- Released: March 12, 1996
- Originally Released: 1996
- Label: Sundazed Music Inc.
Rolling Stone - 3/20/97, p.84
"...a legendary studio performance...of such explosive exuberance and muscular force that it has been...a religious totem of all that was manic and marvelous about mid-'60s pop..."
- 1.Hang On Sloopy
- 2.All Day And All Of The Night
- 3.Why Do I Cry
- 4.Like A Rolling Stone
- 5.Johnny B. Goode
- 6.Gonna Move
- 7.I'm A Man
- 8.Walkin' The Dog - (previously unreleased, demo)
- 9.Ain't That Her - (previously unreleased, rehearsal)
- 10.When I Want To Know - (previously unreleased, rehearsal)
- 11.Why Do I Cry - (previously unreleased, rehearsal)
- 12.Say You're Sorry - (previously unreleased, rehearsal)
- 13.All Good Things - (previously unreleased, rehearsal)
The bulk of A SESSION WITH THE REMAINS is taken from the garage-rock band's audition for Capitol Records, recorded live in a New York studio on May 26, 1966. All of the 13 tracks are previously unreleased in the U.S.; 6 of them are previously unreleased anywhere.
The Remains: Barry Tashian (vocals, guitar); William Briggs (keyboards, harmonica); Vern Miller (bass); Chip Damiani (drums).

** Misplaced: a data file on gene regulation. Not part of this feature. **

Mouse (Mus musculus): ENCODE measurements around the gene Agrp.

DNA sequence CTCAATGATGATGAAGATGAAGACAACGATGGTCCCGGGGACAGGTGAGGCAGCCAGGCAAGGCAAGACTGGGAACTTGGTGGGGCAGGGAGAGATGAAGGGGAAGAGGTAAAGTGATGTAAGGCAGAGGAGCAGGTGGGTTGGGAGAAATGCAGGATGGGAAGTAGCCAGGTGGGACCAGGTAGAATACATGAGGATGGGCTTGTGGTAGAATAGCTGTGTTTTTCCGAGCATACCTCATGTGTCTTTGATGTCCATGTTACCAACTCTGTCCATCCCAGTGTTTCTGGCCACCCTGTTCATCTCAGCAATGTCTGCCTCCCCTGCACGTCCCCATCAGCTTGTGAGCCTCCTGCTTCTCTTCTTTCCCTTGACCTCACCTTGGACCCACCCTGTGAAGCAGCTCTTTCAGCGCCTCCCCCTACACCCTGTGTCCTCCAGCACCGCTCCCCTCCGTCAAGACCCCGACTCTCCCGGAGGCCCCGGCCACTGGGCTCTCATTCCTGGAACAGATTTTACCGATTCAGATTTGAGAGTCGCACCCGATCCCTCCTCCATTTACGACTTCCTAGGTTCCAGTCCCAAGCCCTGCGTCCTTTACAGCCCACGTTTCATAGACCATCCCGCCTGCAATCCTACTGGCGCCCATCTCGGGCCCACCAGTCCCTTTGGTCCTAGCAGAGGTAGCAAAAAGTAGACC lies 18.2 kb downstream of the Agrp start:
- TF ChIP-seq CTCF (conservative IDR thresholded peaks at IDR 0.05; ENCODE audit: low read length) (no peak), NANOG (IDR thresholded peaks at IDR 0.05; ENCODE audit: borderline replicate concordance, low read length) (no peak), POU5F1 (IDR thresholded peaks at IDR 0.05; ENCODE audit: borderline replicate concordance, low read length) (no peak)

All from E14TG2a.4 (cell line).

Compilation producers: Bob Irwin, Jeff Jarema.
Recorded in 1965 and 1966. Includes liner notes by Jeff Jarema.
Tracks 1-8 are mono. Tracks 9-13 are stereo.
Recording information: 1965-1966.
Boston's Remains--or Barry and the Remains, as they were occasionally known--are known to the general public primarily because they were one of the opening acts on the Beatles' summer 1966 tour, including the legendary final show at Candlestick Park. Fanciers of classic garage rock recognize that the Remains are worth more than a footnote, however, and A SESSION WITH THE REMAINS is the result of the kind of fan worship only a true cult act can receive: this is the band's seven-track demo for Capitol Records along with a handful of live-in-the-studio rehearsals.
The demo shows all sides of the band, from the peppery original "Why Do I Cry" to solid beat group covers, ranging from "Hang On Sloopy" (better than the McCoys' hit) to "Like A Rolling Stone" (not better than Dylan's hit, but you'd be surprised how well it works). The rehearsals are rough but immediate, and the whole should be of interest to any garage rock fan.